There is a lot of good things about this movie but the execution isn’t that good. Outside of brilliant performances with interesting themes wrapped around said characters there really isn’t much to this movie. It’s bad people doing bad thing without any redemption or an real arch to their story. I should ask what was the point of telling that story and why should I watch it.

Grade: D+

Who is Marvel’s angry, metal ‘Avengers: Age of Ultron’ madman — and why does he hate you?


When Marvel’s The Avengers was first released I absolutely loved it for everything it brought to the experience of going to the movies. After contemplation and rewatching it I didn’t enjoy it that much. Since then I’ve seen 3 other Marvel movies and only being slightly impressed by one. With the next film, Guardians of the Galaxy, I’m hoping for the best but based on my experience I can’t say I’m excited. Now onto Avengers: Age of Ultron. Based on the picture and synopsis I’m hoping that the experience is similar to the first film but this time I’m going to keep my expectations to a minimum just so I don’t dislike it. I’ll give it a chance and hope it is good but only time will tell.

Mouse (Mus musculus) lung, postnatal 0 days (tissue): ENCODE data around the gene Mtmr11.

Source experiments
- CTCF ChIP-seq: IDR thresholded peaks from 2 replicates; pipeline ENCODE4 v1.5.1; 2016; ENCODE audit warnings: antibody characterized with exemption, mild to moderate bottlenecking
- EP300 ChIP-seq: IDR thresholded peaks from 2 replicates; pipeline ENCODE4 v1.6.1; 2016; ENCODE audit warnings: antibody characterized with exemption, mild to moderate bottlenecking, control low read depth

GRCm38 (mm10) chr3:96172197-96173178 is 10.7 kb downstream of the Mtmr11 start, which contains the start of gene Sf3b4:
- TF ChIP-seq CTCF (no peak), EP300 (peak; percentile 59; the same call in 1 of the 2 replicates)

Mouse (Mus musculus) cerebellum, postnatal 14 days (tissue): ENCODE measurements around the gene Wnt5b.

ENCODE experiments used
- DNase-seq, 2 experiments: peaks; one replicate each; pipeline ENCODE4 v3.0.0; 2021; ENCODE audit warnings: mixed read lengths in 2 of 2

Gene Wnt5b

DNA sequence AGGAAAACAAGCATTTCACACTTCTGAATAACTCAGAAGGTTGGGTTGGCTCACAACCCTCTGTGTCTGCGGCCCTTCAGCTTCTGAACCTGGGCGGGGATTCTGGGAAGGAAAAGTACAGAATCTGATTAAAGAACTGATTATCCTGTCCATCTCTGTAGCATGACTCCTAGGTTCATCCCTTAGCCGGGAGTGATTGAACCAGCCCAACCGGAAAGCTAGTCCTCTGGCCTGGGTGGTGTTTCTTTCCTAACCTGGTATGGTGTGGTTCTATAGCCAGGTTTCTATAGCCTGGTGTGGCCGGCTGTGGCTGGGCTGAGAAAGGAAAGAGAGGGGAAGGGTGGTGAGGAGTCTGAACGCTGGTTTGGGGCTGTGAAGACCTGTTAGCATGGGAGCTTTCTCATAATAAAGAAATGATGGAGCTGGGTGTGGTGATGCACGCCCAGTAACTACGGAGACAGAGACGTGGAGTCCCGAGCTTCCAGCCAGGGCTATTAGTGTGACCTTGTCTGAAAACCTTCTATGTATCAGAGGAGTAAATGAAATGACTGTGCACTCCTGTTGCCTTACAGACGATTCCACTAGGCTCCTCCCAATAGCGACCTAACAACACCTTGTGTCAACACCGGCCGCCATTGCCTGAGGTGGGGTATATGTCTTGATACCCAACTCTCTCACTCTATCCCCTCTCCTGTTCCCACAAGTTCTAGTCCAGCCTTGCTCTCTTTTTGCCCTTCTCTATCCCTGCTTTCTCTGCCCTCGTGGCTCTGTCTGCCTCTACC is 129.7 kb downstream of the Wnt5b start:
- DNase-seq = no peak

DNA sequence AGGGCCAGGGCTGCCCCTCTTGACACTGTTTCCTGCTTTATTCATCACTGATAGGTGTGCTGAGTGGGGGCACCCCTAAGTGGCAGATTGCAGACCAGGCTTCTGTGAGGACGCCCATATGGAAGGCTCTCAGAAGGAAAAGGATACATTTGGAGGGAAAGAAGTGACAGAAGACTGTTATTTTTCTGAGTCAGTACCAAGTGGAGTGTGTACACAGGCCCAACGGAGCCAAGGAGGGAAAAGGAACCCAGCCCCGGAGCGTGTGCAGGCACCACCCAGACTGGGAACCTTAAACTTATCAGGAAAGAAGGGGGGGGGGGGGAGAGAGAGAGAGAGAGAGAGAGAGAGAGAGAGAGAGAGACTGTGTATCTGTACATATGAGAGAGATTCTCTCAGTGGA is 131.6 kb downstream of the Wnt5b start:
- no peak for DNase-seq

Transformers: Age of Extinction Review, A Glorifying Mess of Mediocrity


Transformers: Age of Extinction

Directed by: Michael Bay

Starring: Mark Wahlberg, T.J. Miller, Stanley Tucci, Kelsey Grammer, Nicola Peltz, Jack Reynor, Peter Cullen, John Goodman, and Ken Watanabe

To say that Michael Bay makes bad movies is an understatement. He sure knows how to make movies that the general population will eat up and make billions of dollars at the box office but nothing really sets them apart from one another. They are essentially a theme park rides that you enjoy while you are on them but afterwards you either run right back into line or make your way to another ride, completely forgetting the ride from before. I am not a fan of the films that Michael Bay makes but I do respect him for sticking with these movies instead of moving on. He embraces the ridiculous  nature of the Transformers film and to date this is by far his most extreme foray into ridiculousness.


After the events of Transformers Dark of the Moon the last remaining transformers, Autobots and Decepticons, are being hunted down and stripped to pieces in order for the United States government to harness the power that lies in the transformers. Enter Cade Yeager (Mark Wahlberg), a struggling inventor who stumbles upon Optimus Prime, and his family who end up teaming up with the Autobots to stop Harold Attinger (Kelsey Grammer), Galvatron, and Lockdown from releasing “The Seed”. Outnumbered, the Autobots team up with the Dinobots to stop the imposing threat. 

Marky Mark